Creating a communications plan for a campaign (or for your organization) is a lot of work. It’s tempting to just start writing and emailing (or Tweeting) for your campaign as soon as you have identified it. But for groups with limited resources, you can’t spend time or money on strategies that won’t get you closer to your goals. The less money and time you have, the more you need a communications plan.
Before you send out a media advisory to your media list, or your latest action alert to your email list, you want to make sure you know the answers to these questions:
- Who am I talking to? The good news: you’re never talking to the whole world, also known as “the general public” But who are you talking to? Age, race, the type of work they do, what their family looks like, all these things matter when it comes to figuring out who your “key audiences” are.
- Why am I communicating with them? With your limited resources, are you focused on reaching people who are likely to take the action you need, and who can actually influence a specific decision-maker on your issue? What’s the point of the email alert or the news story you’re working on? If you don’t know… neither will anybody else.
- What am I saying that will matter to them? Our campaign messages have to be as short as possible while still being clear, specific, and inspiring. People want to glance at something quickly and decide if it will have some impact on their life. Knowing a person’s values and what they already know about the issue is essential to crafting communications that grab attention. This is especially true when you’re getting quoted in the media — when you only have one sentence in an article, make that one sentence count!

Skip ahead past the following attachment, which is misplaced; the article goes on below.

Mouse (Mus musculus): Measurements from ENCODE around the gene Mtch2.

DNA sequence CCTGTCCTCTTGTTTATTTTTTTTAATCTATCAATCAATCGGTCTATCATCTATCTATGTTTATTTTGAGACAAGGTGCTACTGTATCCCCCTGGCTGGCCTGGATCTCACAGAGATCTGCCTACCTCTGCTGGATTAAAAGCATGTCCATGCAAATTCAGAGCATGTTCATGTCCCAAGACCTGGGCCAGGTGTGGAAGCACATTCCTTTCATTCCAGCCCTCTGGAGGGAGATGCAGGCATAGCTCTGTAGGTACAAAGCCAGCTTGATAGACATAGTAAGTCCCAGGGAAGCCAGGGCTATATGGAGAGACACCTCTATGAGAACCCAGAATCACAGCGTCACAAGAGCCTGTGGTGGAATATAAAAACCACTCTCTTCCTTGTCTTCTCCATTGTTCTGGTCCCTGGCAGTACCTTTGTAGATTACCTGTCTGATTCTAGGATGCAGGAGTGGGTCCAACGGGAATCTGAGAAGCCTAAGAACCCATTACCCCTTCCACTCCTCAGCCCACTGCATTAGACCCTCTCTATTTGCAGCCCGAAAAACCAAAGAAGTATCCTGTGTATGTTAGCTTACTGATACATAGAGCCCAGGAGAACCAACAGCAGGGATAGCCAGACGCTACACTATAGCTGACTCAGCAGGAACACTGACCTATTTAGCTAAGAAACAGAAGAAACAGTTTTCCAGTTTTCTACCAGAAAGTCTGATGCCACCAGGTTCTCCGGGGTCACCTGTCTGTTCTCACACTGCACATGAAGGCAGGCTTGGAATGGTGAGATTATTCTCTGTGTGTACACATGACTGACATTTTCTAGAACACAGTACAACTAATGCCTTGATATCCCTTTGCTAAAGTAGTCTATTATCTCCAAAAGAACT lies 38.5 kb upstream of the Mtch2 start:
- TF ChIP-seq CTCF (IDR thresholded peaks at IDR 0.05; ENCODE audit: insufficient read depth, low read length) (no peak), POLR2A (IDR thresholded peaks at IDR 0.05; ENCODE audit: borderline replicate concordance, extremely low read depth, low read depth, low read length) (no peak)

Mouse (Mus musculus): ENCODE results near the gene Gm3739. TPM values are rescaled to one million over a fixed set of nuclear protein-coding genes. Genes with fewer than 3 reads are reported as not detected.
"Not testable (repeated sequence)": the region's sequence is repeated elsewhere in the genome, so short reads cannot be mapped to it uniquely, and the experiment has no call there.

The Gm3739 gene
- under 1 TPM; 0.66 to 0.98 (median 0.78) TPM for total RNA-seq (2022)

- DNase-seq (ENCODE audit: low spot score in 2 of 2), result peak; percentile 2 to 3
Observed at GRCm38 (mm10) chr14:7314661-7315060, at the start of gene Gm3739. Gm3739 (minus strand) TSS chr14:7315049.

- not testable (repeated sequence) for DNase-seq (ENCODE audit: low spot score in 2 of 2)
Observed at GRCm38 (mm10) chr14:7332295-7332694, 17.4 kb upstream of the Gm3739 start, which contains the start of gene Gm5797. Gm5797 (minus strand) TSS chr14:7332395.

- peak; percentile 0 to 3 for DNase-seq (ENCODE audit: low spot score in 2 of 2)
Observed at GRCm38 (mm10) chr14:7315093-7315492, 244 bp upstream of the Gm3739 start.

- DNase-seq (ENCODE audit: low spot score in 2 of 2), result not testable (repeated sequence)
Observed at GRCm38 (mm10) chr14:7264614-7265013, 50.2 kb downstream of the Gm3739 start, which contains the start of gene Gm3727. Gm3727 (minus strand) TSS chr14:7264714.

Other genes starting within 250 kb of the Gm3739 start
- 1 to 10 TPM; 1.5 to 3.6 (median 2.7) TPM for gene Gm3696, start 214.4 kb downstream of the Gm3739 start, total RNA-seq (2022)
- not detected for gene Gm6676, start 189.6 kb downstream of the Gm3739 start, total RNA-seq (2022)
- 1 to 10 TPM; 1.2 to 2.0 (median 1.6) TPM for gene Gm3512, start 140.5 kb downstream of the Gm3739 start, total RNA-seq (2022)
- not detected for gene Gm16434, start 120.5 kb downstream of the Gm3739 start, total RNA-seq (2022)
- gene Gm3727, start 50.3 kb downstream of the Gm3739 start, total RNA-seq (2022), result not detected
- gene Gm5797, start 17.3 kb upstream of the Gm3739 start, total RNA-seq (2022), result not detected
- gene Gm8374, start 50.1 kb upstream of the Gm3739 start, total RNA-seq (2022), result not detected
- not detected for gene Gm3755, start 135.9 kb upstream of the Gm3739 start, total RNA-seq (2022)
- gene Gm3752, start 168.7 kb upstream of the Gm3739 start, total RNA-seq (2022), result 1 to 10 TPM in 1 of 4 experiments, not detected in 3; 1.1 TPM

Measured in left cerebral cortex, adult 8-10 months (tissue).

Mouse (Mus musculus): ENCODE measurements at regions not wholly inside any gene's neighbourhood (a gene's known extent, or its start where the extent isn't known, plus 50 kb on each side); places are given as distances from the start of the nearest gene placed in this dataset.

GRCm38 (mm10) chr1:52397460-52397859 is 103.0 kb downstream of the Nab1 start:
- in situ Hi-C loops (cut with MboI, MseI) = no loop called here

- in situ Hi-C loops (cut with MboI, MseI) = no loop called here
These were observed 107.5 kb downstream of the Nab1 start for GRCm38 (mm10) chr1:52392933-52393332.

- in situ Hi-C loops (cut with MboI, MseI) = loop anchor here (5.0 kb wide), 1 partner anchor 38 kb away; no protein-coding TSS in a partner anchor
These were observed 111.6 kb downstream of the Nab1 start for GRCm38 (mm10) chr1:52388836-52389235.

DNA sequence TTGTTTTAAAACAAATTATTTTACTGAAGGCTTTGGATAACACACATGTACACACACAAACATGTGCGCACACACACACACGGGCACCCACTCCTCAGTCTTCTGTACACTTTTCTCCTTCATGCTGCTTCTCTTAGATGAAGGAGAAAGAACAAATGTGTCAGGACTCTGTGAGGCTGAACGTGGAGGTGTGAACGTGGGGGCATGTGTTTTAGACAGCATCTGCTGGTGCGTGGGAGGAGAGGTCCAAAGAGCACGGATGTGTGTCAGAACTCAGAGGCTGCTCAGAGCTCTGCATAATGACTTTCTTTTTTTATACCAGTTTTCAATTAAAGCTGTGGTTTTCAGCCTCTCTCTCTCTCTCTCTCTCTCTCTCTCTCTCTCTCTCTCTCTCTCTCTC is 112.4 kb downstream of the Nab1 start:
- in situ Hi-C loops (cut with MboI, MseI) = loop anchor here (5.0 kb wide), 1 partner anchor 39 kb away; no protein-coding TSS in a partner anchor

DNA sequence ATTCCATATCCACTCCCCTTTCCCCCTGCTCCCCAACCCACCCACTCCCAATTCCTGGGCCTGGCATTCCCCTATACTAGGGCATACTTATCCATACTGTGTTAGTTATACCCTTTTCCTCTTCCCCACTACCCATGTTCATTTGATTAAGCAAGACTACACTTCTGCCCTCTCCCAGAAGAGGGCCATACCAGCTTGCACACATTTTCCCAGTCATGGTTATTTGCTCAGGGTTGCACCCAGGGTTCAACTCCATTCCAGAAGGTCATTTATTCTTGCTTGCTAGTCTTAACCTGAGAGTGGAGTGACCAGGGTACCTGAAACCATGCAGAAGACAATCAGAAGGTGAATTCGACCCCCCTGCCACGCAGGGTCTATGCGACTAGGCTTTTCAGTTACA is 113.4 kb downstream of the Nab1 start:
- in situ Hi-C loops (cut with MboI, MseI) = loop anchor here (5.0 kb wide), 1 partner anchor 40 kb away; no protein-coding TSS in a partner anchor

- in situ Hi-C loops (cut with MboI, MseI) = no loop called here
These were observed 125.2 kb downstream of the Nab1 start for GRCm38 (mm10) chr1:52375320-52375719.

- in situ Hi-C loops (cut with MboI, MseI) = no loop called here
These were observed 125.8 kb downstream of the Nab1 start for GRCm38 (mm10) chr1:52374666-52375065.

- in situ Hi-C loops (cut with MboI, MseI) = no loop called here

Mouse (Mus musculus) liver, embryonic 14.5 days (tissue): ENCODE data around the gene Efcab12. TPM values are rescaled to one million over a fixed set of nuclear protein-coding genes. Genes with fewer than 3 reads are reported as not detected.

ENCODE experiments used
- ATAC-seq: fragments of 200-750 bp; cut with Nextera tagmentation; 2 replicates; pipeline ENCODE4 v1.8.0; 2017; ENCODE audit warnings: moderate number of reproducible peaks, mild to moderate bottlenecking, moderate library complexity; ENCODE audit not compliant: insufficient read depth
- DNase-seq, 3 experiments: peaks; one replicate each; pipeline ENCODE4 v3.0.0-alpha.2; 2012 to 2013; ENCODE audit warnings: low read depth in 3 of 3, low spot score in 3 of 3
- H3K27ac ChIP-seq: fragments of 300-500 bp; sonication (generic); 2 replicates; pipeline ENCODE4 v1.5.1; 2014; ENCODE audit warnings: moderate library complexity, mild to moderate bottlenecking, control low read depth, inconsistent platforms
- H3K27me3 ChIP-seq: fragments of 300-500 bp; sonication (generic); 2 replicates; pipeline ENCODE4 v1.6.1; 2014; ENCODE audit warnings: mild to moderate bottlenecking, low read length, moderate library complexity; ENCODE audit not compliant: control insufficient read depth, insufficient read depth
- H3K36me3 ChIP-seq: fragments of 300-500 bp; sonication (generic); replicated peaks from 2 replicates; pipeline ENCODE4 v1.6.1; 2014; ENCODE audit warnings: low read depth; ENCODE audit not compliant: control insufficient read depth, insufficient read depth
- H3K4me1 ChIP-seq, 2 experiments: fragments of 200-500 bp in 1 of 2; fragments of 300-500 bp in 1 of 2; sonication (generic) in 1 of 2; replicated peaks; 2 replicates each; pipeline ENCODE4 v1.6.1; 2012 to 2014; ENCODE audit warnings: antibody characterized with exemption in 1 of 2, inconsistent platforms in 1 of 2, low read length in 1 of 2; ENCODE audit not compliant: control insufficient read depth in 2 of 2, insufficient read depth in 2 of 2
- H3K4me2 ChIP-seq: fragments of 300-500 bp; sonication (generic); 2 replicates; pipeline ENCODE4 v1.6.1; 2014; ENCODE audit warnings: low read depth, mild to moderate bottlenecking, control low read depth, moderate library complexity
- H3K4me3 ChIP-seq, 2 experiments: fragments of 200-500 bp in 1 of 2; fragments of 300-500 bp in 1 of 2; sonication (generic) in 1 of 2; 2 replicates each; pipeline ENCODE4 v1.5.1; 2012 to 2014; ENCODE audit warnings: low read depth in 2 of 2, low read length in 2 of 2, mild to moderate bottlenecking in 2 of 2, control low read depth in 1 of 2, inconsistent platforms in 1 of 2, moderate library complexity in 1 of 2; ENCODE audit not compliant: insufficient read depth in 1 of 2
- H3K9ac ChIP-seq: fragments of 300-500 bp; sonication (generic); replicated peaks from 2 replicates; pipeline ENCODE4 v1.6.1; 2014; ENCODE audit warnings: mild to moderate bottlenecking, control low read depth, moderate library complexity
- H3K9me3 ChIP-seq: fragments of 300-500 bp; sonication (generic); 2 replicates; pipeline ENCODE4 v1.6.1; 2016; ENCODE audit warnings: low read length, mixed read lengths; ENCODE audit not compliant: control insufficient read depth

- How am I trying to reach people? (Have I selected the right medium?) Luckily, you don’t need to try every new thing that comes along. You need to use the medium that works for the folks you have identified are critical to your campaign. This can be printed materials, radio, the web, social media (such as Facebook). It all depends on where your audience is.
When you can answer those four questions for all or most of your communications, then you are moving into the realm of strategic communications. Strategic communications = reaching the right people with the right message at the right time and place, to move your organization and audiences towards your short- and long-term goals.
Strategic communications = effective communications.
I wish I could say that setting up a strategic communications plan is a matter of answering only the four questions above. But underneath these four questions are about 20 more. It takes time and creativity to ask your leaders all the essential questions and come up with useful, realistic answers that lead to effective communications.
Luckily, there are resources on the web for you if you want to teach yourself how to create an effective communications plan for your group. Check out the related post: Tools to Help You Develop Your Communications Plan